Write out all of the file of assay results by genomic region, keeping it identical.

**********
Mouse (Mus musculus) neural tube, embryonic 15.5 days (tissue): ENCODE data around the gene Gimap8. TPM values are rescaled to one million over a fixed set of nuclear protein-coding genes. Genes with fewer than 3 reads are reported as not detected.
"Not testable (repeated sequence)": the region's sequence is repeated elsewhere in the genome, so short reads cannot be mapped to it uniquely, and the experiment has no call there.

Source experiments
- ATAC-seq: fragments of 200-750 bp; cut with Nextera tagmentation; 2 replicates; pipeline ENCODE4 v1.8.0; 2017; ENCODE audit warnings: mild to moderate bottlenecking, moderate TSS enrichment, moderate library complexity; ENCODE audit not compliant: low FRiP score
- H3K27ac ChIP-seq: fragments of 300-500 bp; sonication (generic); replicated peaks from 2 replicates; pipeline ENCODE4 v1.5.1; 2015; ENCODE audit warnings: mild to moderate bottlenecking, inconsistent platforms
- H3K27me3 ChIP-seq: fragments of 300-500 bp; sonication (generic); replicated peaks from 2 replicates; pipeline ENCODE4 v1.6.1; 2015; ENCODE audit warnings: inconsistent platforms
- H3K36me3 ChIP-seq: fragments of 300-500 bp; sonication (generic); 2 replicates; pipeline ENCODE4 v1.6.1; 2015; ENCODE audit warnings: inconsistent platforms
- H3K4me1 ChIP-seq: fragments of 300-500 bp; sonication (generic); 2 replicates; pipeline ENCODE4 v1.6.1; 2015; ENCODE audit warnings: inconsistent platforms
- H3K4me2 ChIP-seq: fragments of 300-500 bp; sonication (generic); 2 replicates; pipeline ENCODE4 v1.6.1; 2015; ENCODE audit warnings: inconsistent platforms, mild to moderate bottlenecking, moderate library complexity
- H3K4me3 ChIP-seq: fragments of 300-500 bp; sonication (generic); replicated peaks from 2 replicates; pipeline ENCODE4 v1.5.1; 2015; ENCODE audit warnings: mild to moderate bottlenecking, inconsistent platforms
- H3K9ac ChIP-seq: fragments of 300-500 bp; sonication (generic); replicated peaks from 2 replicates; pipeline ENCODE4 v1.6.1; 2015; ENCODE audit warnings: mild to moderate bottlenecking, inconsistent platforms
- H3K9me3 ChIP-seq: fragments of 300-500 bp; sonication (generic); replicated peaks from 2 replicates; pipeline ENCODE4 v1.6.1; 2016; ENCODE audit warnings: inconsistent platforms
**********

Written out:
Mouse (Mus musculus) neural tube, embryonic 15.5 days (tissue): ENCODE data around the gene Gimap8. TPM values are rescaled to one million over a fixed set of nuclear protein-coding genes. Genes with fewer than 3 reads are reported as not detected.
"Not testable (repeated sequence)": the region's sequence is repeated elsewhere in the genome, so short reads cannot be mapped to it uniquely, and the experiment has no call there.

Source experiments
- ATAC-seq: fragments of 200-750 bp; cut with Nextera tagmentation; 2 replicates; pipeline ENCODE4 v1.8.0; 2017; ENCODE audit warnings: mild to moderate bottlenecking, moderate TSS enrichment, moderate library complexity; ENCODE audit not compliant: low FRiP score
- H3K27ac ChIP-seq: fragments of 300-500 bp; sonication (generic); replicated peaks from 2 replicates; pipeline ENCODE4 v1.5.1; 2015; ENCODE audit warnings: mild to moderate bottlenecking, inconsistent platforms
- H3K27me3 ChIP-seq: fragments of 300-500 bp; sonication (generic); replicated peaks from 2 replicates; pipeline ENCODE4 v1.6.1; 2015; ENCODE audit warnings: inconsistent platforms
- H3K36me3 ChIP-seq: fragments of 300-500 bp; sonication (generic); 2 replicates; pipeline ENCODE4 v1.6.1; 2015; ENCODE audit warnings: inconsistent platforms
- H3K4me1 ChIP-seq: fragments of 300-500 bp; sonication (generic); 2 replicates; pipeline ENCODE4 v1.6.1; 2015; ENCODE audit warnings: inconsistent platforms
- H3K4me2 ChIP-seq: fragments of 300-500 bp; sonication (generic); 2 replicates; pipeline ENCODE4 v1.6.1; 2015; ENCODE audit warnings: inconsistent platforms, mild to moderate bottlenecking, moderate library complexity
- H3K4me3 ChIP-seq: fragments of 300-500 bp; sonication (generic); replicated peaks from 2 replicates; pipeline ENCODE4 v1.5.1; 2015; ENCODE audit warnings: mild to moderate bottlenecking, inconsistent platforms
- H3K9ac ChIP-seq: fragments of 300-500 bp; sonication (generic); replicated peaks from 2 replicates; pipeline ENCODE4 v1.6.1; 2015; ENCODE audit warnings: mild to moderate bottlenecking, inconsistent platforms
- H3K9me3 ChIP-seq: fragments of 300-500 bp; sonication (generic); replicated peaks from 2 replicates; pipeline ENCODE4 v1.6.1; 2016; ENCODE audit warnings: inconsistent platforms